US TV stations bowl sueball directly at FCC's spectrum mega-sale
Broadcasters upset about coverage and cost as they shift up and down the dials
US television broadcasters are suing the FCC over the regulator's planned auction of TV spectrum space to mobile phone networks.
The National Association of Broadcasters (NAB) said it has objections to the framework the watchdog has laid out for an auction in which broadcasters sell off their spectrum space to carriers who will then use the frequencies for wireless broadband networks.
The broadcasters are encouraged to flog off spectrum that's no longer needed in today's digital TV age, or more needed by the phone carriers. The sueball lobbed this week by the telly giants is almost entirely expected as part of the ongoing sale of the precious frequencies.
Among the objections from the NAB is concern that the rules for the auction will not provide enough protections for the broadcasters during and after the sale, particularly in regard to preserving coverage areas of stations that have to move to different channels.
The NAB said the FCC has changed or ignored rules from US Congress that will protect broadcasters and, as a result, some of its members will be forced to pay out of their pockets to move their broadcasts up or down the dial following the auction.
"NAB has engaged with the FCC throughout the incentive auction rulemaking to implement a successful auction that adheres to Congressional statute, is truly voluntary, and holds harmless the millions of viewers who are reliant on local TV," NAB executive vice president of strategic planning Rick Kaplan said in announcing the suit.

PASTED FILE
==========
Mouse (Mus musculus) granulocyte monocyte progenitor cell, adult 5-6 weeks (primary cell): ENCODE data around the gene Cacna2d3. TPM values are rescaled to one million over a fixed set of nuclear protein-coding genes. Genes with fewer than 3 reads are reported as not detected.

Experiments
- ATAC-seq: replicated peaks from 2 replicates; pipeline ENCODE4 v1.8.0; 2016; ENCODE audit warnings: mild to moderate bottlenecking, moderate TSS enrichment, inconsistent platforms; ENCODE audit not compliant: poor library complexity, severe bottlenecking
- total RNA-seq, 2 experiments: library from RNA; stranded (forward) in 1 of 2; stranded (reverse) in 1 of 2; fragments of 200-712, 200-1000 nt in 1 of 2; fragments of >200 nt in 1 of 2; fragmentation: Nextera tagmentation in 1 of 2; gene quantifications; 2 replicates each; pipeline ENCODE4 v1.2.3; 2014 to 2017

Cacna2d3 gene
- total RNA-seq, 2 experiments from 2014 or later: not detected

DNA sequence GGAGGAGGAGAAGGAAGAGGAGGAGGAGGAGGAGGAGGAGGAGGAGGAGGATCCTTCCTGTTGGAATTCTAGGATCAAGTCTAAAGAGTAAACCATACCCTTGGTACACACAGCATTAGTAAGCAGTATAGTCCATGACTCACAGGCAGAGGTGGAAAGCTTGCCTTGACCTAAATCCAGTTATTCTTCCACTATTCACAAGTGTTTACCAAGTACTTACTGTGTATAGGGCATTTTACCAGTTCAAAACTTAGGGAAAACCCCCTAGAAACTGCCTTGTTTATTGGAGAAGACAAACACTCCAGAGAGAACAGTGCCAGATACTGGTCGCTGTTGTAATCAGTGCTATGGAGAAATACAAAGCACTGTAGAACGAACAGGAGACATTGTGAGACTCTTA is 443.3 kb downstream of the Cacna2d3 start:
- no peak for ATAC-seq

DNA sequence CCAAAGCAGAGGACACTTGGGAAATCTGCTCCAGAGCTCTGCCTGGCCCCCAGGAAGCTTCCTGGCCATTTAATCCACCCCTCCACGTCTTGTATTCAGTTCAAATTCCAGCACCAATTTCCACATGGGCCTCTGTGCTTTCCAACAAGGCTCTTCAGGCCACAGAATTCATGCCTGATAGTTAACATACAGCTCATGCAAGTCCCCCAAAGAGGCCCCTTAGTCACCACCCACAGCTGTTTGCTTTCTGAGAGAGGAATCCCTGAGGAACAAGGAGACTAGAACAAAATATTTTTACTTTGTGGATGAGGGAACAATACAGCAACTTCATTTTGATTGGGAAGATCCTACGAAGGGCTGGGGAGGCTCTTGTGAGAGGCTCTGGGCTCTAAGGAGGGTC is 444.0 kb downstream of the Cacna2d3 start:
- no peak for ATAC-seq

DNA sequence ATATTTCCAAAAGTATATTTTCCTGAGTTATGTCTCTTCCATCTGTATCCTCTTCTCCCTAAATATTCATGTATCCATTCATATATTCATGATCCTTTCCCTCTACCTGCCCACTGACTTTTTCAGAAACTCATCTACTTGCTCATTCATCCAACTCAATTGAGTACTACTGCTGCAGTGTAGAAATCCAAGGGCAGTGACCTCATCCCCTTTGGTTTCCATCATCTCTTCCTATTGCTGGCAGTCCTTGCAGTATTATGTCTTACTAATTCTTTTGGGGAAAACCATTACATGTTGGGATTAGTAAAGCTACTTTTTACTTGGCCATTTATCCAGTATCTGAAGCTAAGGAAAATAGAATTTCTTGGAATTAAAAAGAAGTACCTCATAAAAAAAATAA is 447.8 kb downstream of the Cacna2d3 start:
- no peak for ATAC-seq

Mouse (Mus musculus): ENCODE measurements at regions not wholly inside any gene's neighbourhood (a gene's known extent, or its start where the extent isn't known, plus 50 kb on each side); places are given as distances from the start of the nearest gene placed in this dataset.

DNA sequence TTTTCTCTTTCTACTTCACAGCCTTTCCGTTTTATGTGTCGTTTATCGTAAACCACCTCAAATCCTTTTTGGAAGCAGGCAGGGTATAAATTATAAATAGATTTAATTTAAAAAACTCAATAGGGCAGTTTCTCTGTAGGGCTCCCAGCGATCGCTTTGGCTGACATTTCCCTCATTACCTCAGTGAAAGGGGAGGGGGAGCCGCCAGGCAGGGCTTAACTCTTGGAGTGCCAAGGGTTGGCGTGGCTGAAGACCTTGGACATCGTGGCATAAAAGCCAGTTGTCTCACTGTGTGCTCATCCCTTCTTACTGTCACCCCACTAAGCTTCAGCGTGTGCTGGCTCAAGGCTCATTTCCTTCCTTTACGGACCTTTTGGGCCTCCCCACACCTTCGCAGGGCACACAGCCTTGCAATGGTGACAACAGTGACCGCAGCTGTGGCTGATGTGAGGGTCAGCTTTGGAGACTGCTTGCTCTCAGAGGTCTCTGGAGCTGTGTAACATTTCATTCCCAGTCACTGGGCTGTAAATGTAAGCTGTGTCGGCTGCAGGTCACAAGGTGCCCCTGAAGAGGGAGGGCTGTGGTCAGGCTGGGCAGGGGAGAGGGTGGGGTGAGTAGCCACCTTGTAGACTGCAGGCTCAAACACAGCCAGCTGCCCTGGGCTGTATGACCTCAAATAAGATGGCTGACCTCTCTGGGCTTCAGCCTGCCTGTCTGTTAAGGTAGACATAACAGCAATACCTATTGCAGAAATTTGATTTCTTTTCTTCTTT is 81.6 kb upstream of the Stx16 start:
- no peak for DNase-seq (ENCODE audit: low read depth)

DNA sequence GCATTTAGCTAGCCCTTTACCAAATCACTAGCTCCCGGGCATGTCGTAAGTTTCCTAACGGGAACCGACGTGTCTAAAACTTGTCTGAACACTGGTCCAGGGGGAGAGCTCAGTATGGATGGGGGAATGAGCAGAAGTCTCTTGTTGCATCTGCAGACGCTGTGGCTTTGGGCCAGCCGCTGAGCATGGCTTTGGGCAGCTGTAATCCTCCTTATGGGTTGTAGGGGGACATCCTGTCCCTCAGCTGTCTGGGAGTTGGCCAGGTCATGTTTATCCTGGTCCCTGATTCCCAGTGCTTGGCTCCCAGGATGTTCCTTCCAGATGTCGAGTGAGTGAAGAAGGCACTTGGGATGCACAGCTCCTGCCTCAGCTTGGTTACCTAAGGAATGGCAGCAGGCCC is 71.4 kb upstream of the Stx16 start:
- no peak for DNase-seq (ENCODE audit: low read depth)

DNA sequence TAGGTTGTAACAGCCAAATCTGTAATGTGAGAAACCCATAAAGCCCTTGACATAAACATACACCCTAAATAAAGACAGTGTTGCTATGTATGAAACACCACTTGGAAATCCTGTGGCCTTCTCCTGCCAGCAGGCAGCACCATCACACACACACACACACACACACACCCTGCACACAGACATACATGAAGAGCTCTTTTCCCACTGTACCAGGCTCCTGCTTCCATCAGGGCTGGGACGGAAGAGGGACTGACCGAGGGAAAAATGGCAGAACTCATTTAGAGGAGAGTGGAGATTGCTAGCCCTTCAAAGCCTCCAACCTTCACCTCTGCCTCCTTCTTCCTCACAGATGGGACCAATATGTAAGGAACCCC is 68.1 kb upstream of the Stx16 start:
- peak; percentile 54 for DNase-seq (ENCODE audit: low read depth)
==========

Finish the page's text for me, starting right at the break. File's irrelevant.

"Unfortunately, the FCC order oversteps congressional mandate and is likely to cause significant harm to broadcast television."
The television spectrum auction has been a long-running project of the FCC, wireless carriers and broadcasters. The groups have run a number of test projects to free up spectrum space, including trials for stations to share channels and free up space.
"We are confident that the Report and Order fulfills the mandates established by Congress on this complex matter," an FCC spokesperson told The Register.
The CTIA, which advocates on behalf of wireless carriers, said in a statement to El Reg that it hopes to see all sides resolve the dispute before it can delay the planned mid-2015 auction.
"We continue to believe that the incentive auction will be a win for broadcasters, wireless companies and consumers, and that the FCC’s order strikes the right balance to ensure that consumers emerge as winners," said CTIA vice president of regulatory affairs Scott Bergmann.
"While we would prefer to work together collaboratively to address NAB’s concerns rather than resort to litigation, we are hopeful the court addresses these issues quickly and that the NAB adheres to its commitment for an expedited process without unnecessary delays."
The NAB, for its part, remains optimistic that the matter can indeed be settled without further delaying the auction.
"NAB has never advocated for – in words or deeds – any undue delay in the auction," Kaplan said.
"Where we've identified concerns with the auction or repacking design, we've suggested multiple reasonable and expeditious solutions." ®
Sponsored: Benefits from the lessons learned in HPC